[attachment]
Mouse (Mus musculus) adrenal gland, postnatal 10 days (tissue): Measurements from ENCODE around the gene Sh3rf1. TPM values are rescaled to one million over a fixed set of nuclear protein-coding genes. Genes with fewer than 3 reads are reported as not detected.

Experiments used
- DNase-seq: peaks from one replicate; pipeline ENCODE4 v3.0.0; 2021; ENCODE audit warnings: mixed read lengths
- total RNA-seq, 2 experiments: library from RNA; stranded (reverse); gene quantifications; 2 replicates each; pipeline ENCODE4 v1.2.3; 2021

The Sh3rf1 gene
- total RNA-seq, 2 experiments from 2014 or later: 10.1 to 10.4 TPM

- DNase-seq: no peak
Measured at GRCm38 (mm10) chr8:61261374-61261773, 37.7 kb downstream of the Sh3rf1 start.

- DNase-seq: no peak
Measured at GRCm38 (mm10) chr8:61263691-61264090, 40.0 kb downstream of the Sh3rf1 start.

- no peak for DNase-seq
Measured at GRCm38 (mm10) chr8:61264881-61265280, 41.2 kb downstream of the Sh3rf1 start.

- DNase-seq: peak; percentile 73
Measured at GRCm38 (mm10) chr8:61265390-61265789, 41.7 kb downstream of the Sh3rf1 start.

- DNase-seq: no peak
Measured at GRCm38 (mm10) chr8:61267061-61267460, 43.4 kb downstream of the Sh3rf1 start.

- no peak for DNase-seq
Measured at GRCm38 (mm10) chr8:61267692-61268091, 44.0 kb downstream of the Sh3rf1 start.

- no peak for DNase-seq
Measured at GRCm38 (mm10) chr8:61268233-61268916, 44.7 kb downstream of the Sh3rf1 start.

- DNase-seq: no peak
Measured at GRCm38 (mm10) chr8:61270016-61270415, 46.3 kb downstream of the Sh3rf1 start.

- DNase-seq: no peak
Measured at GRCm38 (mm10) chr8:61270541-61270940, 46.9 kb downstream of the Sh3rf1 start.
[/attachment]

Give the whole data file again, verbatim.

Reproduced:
Mouse (Mus musculus) adrenal gland, postnatal 10 days (tissue): Measurements from ENCODE around the gene Sh3rf1. TPM values are rescaled to one million over a fixed set of nuclear protein-coding genes. Genes with fewer than 3 reads are reported as not detected.

Experiments used
- DNase-seq: peaks from one replicate; pipeline ENCODE4 v3.0.0; 2021; ENCODE audit warnings: mixed read lengths
- total RNA-seq, 2 experiments: library from RNA; stranded (reverse); gene quantifications; 2 replicates each; pipeline ENCODE4 v1.2.3; 2021

The Sh3rf1 gene
- total RNA-seq, 2 experiments from 2014 or later: 10.1 to 10.4 TPM

- DNase-seq: no peak
Measured at GRCm38 (mm10) chr8:61261374-61261773, 37.7 kb downstream of the Sh3rf1 start.

- DNase-seq: no peak
Measured at GRCm38 (mm10) chr8:61263691-61264090, 40.0 kb downstream of the Sh3rf1 start.

- no peak for DNase-seq
Measured at GRCm38 (mm10) chr8:61264881-61265280, 41.2 kb downstream of the Sh3rf1 start.

- DNase-seq: peak; percentile 73
Measured at GRCm38 (mm10) chr8:61265390-61265789, 41.7 kb downstream of the Sh3rf1 start.

- DNase-seq: no peak
Measured at GRCm38 (mm10) chr8:61267061-61267460, 43.4 kb downstream of the Sh3rf1 start.

- no peak for DNase-seq
Measured at GRCm38 (mm10) chr8:61267692-61268091, 44.0 kb downstream of the Sh3rf1 start.

- no peak for DNase-seq
Measured at GRCm38 (mm10) chr8:61268233-61268916, 44.7 kb downstream of the Sh3rf1 start.

- DNase-seq: no peak
Measured at GRCm38 (mm10) chr8:61270016-61270415, 46.3 kb downstream of the Sh3rf1 start.

- DNase-seq: no peak
Measured at GRCm38 (mm10) chr8:61270541-61270940, 46.9 kb downstream of the Sh3rf1 start.